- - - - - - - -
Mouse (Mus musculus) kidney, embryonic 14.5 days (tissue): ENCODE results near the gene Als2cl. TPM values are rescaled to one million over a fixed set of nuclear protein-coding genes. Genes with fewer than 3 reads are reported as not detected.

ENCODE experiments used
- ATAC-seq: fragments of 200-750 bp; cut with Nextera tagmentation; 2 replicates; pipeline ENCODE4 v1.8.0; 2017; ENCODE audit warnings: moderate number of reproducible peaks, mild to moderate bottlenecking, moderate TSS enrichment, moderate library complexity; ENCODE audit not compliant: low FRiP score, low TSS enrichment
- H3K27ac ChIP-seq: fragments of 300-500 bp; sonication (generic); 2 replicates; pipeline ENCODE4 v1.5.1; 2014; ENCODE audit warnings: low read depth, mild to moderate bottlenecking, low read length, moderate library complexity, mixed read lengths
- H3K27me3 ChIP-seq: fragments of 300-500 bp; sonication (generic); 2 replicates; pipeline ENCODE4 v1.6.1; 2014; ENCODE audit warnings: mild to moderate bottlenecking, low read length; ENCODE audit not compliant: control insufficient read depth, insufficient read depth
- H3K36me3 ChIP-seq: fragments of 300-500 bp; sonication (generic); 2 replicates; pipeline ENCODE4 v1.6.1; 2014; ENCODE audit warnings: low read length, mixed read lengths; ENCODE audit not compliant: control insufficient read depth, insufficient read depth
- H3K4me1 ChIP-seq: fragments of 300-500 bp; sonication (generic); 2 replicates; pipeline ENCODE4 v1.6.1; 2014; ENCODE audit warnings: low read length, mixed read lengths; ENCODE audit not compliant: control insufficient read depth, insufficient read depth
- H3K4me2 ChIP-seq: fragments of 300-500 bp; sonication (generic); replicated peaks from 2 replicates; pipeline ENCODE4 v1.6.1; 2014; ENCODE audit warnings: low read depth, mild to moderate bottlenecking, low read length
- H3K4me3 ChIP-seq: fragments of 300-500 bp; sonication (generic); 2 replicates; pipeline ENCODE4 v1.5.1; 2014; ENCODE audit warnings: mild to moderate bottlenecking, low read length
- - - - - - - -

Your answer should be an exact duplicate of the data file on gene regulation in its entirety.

Mouse (Mus musculus) kidney, embryonic 14.5 days (tissue): ENCODE results near the gene Als2cl. TPM values are rescaled to one million over a fixed set of nuclear protein-coding genes. Genes with fewer than 3 reads are reported as not detected.

ENCODE experiments used
- ATAC-seq: fragments of 200-750 bp; cut with Nextera tagmentation; 2 replicates; pipeline ENCODE4 v1.8.0; 2017; ENCODE audit warnings: moderate number of reproducible peaks, mild to moderate bottlenecking, moderate TSS enrichment, moderate library complexity; ENCODE audit not compliant: low FRiP score, low TSS enrichment
- H3K27ac ChIP-seq: fragments of 300-500 bp; sonication (generic); 2 replicates; pipeline ENCODE4 v1.5.1; 2014; ENCODE audit warnings: low read depth, mild to moderate bottlenecking, low read length, moderate library complexity, mixed read lengths
- H3K27me3 ChIP-seq: fragments of 300-500 bp; sonication (generic); 2 replicates; pipeline ENCODE4 v1.6.1; 2014; ENCODE audit warnings: mild to moderate bottlenecking, low read length; ENCODE audit not compliant: control insufficient read depth, insufficient read depth
- H3K36me3 ChIP-seq: fragments of 300-500 bp; sonication (generic); 2 replicates; pipeline ENCODE4 v1.6.1; 2014; ENCODE audit warnings: low read length, mixed read lengths; ENCODE audit not compliant: control insufficient read depth, insufficient read depth
- H3K4me1 ChIP-seq: fragments of 300-500 bp; sonication (generic); 2 replicates; pipeline ENCODE4 v1.6.1; 2014; ENCODE audit warnings: low read length, mixed read lengths; ENCODE audit not compliant: control insufficient read depth, insufficient read depth
- H3K4me2 ChIP-seq: fragments of 300-500 bp; sonication (generic); replicated peaks from 2 replicates; pipeline ENCODE4 v1.6.1; 2014; ENCODE audit warnings: low read depth, mild to moderate bottlenecking, low read length
- H3K4me3 ChIP-seq: fragments of 300-500 bp; sonication (generic); 2 replicates; pipeline ENCODE4 v1.5.1; 2014; ENCODE audit warnings: mild to moderate bottlenecking, low read length